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  • Aphids - (Aphis spp.)

    Aphids - (Aphis spp.)

    Aphids may seem too small to bother with, but many of these small insects can together become a mighty destructive plant foe.

    Staff Writer (9/6/2017): Tiny and varied in color, these insects suck the juice of plants to the point where the plants dehydrate and possibly die. They also spread viruses that can kill plants. They are a popular nemesis to gardeners and farmers when they form large colonies on vegetation. Some species of lady beetles, moth larvae, and wasps eat them, however, some aphids are toxic giving them an advatange against predators. Most female aphids are wingless, but winged ones will return to their original plant after starting populations elsewhere. They can be mechanically removes (killed by hand) but small size and quick escape make it a inefficient means of removing them.

    Aphids come in a variety of species. Colors vary by species but popular ones are either green, yellow, or white. A group called "woolly aphids" are covered in a white, waxy substance that resembles cotton or fuzz. All types of aphids pierce the plant at its leaves and stems. They digest plant juices and excrete a sticky, sugary 'honeydew' liquid which may attract other garden insects. Ants have been seen shepherding aphids and harvesting the sweet honeydew for themselves and their own colonies. The honeydew can also become black with mold and look like a layer of dark ash on the leaves and stems, ruining the beauty of any ornamental plants they inhabit.

    Small populations are generally not a major problem for gardeners, however, they are really fast at reproducing. Large populations can take over a crop if not controlled. Many gardeners buy containers of live lady beetles (ladybugs) to spread over their garden in an attempt to curb population growth of aphids; success is varied as lady beetle may leave the area after release before making an impact. Recognizing and allowing fire beetles and parasitic wasps to visit the infested plants can also aid in reducing aphid numbers and subsequent plant damage. Chemical pesticides that specifically kill aphids also exist, but will likely require multiple applications because they may only be effective at certain life stages and colonies often consist of different developmental ages.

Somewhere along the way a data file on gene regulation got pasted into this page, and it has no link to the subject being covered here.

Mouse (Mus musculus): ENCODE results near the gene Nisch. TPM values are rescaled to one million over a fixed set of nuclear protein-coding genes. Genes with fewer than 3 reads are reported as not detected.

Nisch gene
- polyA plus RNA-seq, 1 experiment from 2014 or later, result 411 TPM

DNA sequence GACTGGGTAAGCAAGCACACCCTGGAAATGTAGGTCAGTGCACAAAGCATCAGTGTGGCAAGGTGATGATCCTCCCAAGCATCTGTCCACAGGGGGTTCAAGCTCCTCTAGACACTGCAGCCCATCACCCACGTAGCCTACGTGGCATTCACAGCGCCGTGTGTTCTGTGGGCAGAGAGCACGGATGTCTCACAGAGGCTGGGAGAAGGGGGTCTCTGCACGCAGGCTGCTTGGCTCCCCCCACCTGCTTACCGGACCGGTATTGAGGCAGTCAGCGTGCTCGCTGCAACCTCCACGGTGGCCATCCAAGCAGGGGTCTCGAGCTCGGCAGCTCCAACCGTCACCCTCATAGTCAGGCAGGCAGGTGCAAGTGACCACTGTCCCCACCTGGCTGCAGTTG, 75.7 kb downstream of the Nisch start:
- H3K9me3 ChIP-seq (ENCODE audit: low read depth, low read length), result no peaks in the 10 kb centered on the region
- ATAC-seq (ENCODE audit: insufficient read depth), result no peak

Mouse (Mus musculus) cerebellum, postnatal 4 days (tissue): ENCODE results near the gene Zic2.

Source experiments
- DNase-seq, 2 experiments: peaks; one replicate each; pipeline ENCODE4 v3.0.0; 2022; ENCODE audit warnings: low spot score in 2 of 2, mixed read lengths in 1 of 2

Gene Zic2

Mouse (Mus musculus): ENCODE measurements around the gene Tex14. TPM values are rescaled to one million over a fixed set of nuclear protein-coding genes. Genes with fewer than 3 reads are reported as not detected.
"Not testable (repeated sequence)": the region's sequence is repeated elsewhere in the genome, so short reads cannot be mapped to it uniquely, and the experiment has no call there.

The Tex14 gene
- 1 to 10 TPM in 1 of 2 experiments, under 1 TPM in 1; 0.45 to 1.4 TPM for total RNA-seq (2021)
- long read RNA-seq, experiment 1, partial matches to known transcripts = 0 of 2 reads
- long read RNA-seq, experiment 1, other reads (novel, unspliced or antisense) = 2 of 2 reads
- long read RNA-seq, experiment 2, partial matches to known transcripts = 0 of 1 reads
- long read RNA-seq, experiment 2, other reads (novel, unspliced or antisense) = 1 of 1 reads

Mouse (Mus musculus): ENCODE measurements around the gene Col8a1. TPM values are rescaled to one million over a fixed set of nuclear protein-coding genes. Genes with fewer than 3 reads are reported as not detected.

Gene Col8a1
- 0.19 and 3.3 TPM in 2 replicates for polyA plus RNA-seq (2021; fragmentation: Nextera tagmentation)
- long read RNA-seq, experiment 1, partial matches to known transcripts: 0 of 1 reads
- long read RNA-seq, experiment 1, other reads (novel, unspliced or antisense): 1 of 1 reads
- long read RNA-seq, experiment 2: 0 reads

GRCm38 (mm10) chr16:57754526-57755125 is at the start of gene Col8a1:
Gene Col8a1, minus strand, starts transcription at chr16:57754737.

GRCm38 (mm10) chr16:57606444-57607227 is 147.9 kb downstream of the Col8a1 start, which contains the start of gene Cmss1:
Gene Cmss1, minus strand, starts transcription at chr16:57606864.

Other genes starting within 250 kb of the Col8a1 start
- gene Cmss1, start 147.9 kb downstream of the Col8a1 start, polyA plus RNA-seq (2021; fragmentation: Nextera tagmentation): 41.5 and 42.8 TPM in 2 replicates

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    Details of the:

    Category: True Bug
    Common name: Aphids
    Scientific Name: Aphis spp.

      Kingdom: Animalia
       Phylum: Arthropoda
        Class: Insecta
         Order: Hemiptera
          Family: Aphididae
           Genus: Aphis
            Species: spp.

    Identifying Colors: green; black; yellow

    Additional Descriptors: spikes, tiny, green, white, jump, harmful, flying

    North American Reach (Though Not Limited To*): Alabama, Alaska, Arizona, Arkansas, California, Colorado, Connecticut, Delaware, Florida, Georgia, Hawaii, Idaho, Illinois, Indiana, Iowa, Kansas, Kentucky, Louisiana, Maine, Maryland, Massachusetts, Michigan, Minnesota, Mississippi, Missouri, Montana, Nebraska, Nevada, New Hampshire, New Jersey, New Mexico, New York, North Carolina, North Dakota, Ohio, Oklahoma, Oregon, Pennsylvania, Rhode Island, South Carolina, South Dakota, Tennessee, Texas, Utah, Vermont, Virginia, Washington, West Virginia, Wisconsin, Wyoming;Alberta; British Columbia; Manitoba; New Brunswick; Newfoundland and Labrador; Nova Scotia; Ontario; Prince Edward Island; Quebec; Saskatchewan; Mexico

    * Keep in mind that an insect's reach is not limited by lines on a map and therefore may appear in areas/regions/states beyond those listed above.

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